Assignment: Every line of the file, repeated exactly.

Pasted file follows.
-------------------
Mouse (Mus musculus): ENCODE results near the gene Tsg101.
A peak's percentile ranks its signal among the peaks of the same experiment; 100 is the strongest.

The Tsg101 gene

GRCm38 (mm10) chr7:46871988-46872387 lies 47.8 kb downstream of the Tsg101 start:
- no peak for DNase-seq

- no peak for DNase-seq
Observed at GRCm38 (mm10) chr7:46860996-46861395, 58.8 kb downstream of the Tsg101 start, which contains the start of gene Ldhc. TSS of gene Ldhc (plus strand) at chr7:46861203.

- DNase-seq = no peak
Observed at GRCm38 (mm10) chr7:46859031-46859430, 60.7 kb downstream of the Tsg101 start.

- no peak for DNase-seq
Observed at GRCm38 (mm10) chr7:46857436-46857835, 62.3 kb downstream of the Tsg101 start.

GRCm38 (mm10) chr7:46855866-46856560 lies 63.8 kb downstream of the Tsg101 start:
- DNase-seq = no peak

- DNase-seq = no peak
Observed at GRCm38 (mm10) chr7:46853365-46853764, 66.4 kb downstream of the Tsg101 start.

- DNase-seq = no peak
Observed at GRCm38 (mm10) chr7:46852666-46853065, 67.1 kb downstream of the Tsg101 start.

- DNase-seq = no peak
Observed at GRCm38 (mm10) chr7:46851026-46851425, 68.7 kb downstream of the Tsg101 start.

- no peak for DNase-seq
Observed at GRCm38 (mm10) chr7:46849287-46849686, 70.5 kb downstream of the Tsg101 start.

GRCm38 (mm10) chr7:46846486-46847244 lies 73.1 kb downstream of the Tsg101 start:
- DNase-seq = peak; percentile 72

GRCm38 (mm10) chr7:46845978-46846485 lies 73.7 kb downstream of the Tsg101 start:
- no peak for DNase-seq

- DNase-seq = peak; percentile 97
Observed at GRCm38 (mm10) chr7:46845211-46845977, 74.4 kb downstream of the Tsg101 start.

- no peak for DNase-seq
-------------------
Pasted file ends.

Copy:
Mouse (Mus musculus): ENCODE results near the gene Tsg101.
A peak's percentile ranks its signal among the peaks of the same experiment; 100 is the strongest.

The Tsg101 gene

GRCm38 (mm10) chr7:46871988-46872387 lies 47.8 kb downstream of the Tsg101 start:
- no peak for DNase-seq

- no peak for DNase-seq
Observed at GRCm38 (mm10) chr7:46860996-46861395, 58.8 kb downstream of the Tsg101 start, which contains the start of gene Ldhc. TSS of gene Ldhc (plus strand) at chr7:46861203.

- DNase-seq = no peak
Observed at GRCm38 (mm10) chr7:46859031-46859430, 60.7 kb downstream of the Tsg101 start.

- no peak for DNase-seq
Observed at GRCm38 (mm10) chr7:46857436-46857835, 62.3 kb downstream of the Tsg101 start.

GRCm38 (mm10) chr7:46855866-46856560 lies 63.8 kb downstream of the Tsg101 start:
- DNase-seq = no peak

- DNase-seq = no peak
Observed at GRCm38 (mm10) chr7:46853365-46853764, 66.4 kb downstream of the Tsg101 start.

- DNase-seq = no peak
Observed at GRCm38 (mm10) chr7:46852666-46853065, 67.1 kb downstream of the Tsg101 start.

- DNase-seq = no peak
Observed at GRCm38 (mm10) chr7:46851026-46851425, 68.7 kb downstream of the Tsg101 start.

- no peak for DNase-seq
Observed at GRCm38 (mm10) chr7:46849287-46849686, 70.5 kb downstream of the Tsg101 start.

GRCm38 (mm10) chr7:46846486-46847244 lies 73.1 kb downstream of the Tsg101 start:
- DNase-seq = peak; percentile 72

GRCm38 (mm10) chr7:46845978-46846485 lies 73.7 kb downstream of the Tsg101 start:
- no peak for DNase-seq

- DNase-seq = peak; percentile 97
Observed at GRCm38 (mm10) chr7:46845211-46845977, 74.4 kb downstream of the Tsg101 start.

- no peak for DNase-seq